Posted in also a film, based on a film, Dan LeFranc, dinner, Donald Marguiles, family drama, Festen, Jan Maxwell, John Lithgow, Neil Simon, Playwrights Horizons, The Music Box

Listing

 

via Daily Prompt: Disrupt List making is a habit. I have had a very hard time breaking myself of a disposition to compile and aggregate. There are times when the combinations on any given catalog serves to disrupt the order of things. Relationships can be tangential and serendipitous rather than strictly straightforward. This enumeration, for […]

Around the table in The Big Meal: David Wilson Barnes, Jennifer Mudge, Anita Gilette, Tom Bloom, Rachel Resheff. Photo by Joan Marcus.

via To throw ’em off the scent — Commenting:

This enumeration, for instance, pairs or doubles down on, very diverse films, yet there is a connection:

Add to this some other films and plays like The Big MealDinner for Shmucks or The Dinner Party (on Broadway in 2000 with Henry Winkler and the late Jan Maxwell and John Ritter et al) or the short-lived Festen, (also on Broadway and also at the Music Box) with Ali McGraw. The latter as I recall was a dark (both in lighting and atmosphere) play which, again, as I recall, was extremely interesting; it lasted just 49 performances.

 

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Posted in cabaret, comedy, dinner, musical theater, mystery, theater, theater songs

Dinner theater

Menu_American_Hotel_1862
Menu, American Hotel 1862: By Unknown – Own work, Public Domain, https://commons.wikimedia.org/w/index.php?curid=45292074

Don’t disparage the chance to watch theater or hear music while enjoying a meal. It has the old time charm of the big band era. Thinking of dining while being entertained reminds me of ball gowns and tuxedos– in short it simply sounds elegant. Even the vulgar were properly attired in those days.

In our loosey goosey environs, the chances are that you are decked out in an elegant pair of shorts with a tucked in shirt. You order a burger, rather than prime rib, and beer rather than bubbly.

The show, too, may be less burlesque, drama, lounge act and cabaret than it might be one of those guess- who-dunnits from the murder mystery circuit. Don’t get me wrong, there is room for an amusing evening in which we wonder which of our neighbors stuck a knife in a sidekick’s back while we ate our fries! It just is not as highbrow or as uplifting as theater can sometimes be.  The dramatics and dramatization may be broader than on Broadway, too.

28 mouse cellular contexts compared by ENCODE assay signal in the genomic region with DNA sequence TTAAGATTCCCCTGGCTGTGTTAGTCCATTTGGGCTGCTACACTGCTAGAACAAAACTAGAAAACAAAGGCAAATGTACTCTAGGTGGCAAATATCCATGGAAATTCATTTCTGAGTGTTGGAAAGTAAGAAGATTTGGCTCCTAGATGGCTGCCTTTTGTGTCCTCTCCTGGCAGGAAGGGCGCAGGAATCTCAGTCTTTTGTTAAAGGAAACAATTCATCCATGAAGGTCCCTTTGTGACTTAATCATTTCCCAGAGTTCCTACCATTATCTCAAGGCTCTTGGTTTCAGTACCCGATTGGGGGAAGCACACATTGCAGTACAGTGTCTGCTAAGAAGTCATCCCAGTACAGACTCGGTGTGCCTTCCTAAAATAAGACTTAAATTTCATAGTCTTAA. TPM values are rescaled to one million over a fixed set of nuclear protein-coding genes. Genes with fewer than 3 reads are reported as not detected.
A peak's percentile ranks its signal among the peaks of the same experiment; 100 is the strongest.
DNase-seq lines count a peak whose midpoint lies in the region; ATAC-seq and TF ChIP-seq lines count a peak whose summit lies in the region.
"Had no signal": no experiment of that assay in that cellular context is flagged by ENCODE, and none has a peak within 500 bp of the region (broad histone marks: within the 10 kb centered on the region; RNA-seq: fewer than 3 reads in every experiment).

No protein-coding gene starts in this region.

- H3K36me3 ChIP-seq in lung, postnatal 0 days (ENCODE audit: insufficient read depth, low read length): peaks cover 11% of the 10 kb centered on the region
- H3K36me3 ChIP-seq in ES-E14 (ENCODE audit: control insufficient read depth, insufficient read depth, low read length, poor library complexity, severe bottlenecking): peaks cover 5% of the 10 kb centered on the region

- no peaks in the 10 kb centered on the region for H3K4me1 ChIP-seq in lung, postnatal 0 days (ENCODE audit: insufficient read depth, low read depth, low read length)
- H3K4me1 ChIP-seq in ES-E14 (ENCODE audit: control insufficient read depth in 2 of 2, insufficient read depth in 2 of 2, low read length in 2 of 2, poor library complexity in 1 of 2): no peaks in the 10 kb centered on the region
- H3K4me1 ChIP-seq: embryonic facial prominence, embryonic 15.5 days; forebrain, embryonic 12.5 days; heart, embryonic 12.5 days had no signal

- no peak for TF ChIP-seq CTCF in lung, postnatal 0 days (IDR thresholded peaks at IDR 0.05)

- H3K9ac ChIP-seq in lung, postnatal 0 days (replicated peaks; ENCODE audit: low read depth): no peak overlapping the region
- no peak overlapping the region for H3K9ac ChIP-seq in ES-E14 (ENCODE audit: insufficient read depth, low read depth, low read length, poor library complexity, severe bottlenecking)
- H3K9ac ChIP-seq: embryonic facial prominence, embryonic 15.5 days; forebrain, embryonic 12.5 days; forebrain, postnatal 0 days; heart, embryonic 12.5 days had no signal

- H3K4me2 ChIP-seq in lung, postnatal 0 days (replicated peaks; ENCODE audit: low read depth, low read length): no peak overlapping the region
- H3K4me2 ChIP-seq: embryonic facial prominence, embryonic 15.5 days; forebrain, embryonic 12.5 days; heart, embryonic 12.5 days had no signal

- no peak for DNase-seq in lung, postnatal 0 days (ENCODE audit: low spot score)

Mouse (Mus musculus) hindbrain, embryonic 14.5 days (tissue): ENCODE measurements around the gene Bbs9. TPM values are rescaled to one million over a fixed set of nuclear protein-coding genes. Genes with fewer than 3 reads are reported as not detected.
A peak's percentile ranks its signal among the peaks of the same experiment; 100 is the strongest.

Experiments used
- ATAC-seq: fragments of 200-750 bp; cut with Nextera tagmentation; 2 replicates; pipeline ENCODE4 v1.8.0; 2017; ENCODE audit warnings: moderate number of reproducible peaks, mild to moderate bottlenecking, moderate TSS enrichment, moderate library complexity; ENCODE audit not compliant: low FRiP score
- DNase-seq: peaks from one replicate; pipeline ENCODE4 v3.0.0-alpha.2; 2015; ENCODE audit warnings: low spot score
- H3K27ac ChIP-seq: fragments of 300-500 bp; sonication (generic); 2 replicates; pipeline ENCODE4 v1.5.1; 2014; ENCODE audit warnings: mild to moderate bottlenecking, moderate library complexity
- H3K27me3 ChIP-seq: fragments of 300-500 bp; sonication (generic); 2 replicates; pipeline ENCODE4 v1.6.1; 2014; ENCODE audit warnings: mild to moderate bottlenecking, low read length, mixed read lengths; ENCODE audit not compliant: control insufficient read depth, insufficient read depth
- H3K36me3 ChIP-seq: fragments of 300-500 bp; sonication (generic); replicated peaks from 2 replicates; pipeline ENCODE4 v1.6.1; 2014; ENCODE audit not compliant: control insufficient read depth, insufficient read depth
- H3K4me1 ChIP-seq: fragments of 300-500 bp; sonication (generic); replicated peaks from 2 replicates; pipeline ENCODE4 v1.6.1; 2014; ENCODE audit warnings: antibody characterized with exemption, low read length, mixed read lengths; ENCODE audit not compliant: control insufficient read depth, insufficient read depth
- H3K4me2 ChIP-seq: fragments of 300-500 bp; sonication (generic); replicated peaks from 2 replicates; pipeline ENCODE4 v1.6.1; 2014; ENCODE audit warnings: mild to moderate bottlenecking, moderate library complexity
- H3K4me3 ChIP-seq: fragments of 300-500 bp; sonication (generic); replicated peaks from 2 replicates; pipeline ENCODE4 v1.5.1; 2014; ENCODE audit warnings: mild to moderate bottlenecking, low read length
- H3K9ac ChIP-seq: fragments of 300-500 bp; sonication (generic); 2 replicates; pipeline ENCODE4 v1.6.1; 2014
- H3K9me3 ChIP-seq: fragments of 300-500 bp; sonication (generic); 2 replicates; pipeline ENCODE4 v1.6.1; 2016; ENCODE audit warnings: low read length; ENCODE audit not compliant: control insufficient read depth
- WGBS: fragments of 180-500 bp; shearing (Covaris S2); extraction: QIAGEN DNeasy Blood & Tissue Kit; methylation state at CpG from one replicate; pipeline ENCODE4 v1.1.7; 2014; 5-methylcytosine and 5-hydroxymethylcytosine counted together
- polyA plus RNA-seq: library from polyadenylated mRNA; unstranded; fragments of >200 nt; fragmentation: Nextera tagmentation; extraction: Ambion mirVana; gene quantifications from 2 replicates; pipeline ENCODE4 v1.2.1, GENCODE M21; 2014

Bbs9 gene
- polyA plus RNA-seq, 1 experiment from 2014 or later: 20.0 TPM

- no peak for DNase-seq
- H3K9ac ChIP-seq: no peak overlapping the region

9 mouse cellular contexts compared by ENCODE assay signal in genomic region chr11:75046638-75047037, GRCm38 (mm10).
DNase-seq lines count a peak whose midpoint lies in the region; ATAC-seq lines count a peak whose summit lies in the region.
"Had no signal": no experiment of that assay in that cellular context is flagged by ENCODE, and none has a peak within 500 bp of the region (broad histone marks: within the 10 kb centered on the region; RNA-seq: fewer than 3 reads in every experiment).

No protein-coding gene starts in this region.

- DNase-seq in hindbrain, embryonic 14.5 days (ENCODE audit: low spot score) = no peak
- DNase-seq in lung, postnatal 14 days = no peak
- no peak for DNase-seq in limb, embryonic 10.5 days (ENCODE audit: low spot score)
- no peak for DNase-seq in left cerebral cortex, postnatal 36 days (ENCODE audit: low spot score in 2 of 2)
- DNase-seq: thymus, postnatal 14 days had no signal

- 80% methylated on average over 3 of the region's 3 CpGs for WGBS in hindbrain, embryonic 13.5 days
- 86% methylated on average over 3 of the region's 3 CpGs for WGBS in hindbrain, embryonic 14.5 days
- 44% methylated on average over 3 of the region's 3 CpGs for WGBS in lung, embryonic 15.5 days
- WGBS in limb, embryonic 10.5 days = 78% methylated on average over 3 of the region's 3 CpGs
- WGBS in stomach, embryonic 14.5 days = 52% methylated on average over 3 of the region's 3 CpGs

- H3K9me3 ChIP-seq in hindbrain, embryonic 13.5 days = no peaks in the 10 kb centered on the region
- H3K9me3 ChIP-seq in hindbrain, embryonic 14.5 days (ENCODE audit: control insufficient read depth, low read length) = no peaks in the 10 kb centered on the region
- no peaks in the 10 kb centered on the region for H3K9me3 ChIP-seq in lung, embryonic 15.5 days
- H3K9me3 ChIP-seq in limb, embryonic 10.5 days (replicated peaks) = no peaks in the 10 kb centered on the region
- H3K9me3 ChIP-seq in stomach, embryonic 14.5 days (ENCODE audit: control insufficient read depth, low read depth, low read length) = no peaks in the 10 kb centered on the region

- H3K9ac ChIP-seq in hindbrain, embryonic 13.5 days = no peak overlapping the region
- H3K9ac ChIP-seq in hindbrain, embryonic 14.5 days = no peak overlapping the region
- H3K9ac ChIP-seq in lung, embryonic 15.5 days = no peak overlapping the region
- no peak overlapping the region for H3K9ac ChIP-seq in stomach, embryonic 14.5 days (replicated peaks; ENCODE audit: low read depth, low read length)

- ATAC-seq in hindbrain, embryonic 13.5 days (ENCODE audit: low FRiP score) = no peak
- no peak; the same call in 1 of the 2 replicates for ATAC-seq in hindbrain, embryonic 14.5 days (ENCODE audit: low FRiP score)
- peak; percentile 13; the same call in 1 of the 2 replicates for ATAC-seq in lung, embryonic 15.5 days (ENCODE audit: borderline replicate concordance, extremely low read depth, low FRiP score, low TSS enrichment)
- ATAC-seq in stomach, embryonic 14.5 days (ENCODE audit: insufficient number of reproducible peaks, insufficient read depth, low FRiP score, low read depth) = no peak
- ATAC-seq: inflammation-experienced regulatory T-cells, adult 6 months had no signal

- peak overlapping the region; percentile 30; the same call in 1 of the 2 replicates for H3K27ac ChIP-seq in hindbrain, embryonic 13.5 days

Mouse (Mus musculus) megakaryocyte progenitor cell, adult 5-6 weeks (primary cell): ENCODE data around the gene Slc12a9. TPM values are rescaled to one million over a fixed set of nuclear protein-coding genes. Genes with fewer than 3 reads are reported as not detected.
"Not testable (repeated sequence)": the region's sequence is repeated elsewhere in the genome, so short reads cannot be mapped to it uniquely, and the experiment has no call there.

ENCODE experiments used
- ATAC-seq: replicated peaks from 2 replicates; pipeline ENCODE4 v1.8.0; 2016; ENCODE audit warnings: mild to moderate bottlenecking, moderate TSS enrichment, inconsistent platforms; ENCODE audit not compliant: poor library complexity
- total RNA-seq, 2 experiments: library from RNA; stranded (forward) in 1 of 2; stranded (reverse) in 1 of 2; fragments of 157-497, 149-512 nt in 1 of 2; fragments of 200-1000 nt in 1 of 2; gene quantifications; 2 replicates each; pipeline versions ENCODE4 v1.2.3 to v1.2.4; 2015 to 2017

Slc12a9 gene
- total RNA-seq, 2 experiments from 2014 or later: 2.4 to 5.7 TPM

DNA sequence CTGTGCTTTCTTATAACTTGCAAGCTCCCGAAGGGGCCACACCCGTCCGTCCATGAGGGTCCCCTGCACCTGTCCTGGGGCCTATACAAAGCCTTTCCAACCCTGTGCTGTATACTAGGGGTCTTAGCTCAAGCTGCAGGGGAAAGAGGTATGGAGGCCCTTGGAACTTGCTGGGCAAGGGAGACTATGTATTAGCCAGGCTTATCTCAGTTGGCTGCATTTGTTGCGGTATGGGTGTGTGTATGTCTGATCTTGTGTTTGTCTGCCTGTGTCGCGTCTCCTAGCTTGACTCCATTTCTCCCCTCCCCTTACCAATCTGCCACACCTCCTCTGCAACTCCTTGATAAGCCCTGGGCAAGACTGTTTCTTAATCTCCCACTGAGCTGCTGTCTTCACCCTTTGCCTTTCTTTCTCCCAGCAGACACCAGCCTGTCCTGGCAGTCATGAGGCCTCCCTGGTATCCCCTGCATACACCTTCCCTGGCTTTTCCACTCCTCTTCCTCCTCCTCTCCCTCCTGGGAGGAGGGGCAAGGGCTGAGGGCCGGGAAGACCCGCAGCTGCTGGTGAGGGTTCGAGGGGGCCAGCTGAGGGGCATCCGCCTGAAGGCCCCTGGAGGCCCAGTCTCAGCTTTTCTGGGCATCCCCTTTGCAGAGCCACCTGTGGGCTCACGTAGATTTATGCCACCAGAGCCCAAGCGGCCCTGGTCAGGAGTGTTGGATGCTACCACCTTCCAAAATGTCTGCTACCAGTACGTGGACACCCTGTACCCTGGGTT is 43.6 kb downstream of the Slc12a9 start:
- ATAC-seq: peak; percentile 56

As for the dress code for the audience, well, I haven’t worn a gown to a show in a long time, if ever. I look to the costume designer to dress the actors in an inspirational way. I can aspire to high-falutin’, ya know.

Posted in African-American playwrights, dining, dinner, musical theater, Shakespeare, short play festival, theater

Dinner and a show OffBway Edition

Source: Dinner and a show:

With Off-Broadway Week 2-for-1 overlapping by a few days with Restaurant Week (the former starts Feb 1 and the latter ends Feb 2), you can take your sweetie out for an evening for around $100pp. Consider it nycgo.com‘s pre Valentine Day treat. We are making a few suggestions, not necessarily from the nycgo list.

Broadway and The Bard, produced by Amas Musical Theatre at The Lion on Theatre Row from January 28th through March 6th, unfortunately is not a 2-for-1 option this go round. This should not deter you from catching the wonderful stage and screen veteran Len Cariou anyway.  Combining his two great loves – Shakespeare and American Musical Comedy – into one rich and diverse tapestry; Cariou pairs classical soliloquies and sonnets with inventive musical numbers from the great repertoire of the Great White Way.

Two shows you will find in the 2-for list are Daddy Long Legs and Trip of Love. Both, like Broadway and the Bard, are conveniently located in the theater district where there are lots of $38pp dinner options– from Aureole’s Liberty Room to The View in the Marquis.

In midtown west, Maurice Hines’ Tappin’ Thru Life, at New World Stages has been added to the 2-fer list at nycgo. Grab a bite at 21 Club (Bar Room Pre-Theatre saves you $10 during Restaurant Week) and then head over toward 8th Avenue for the show.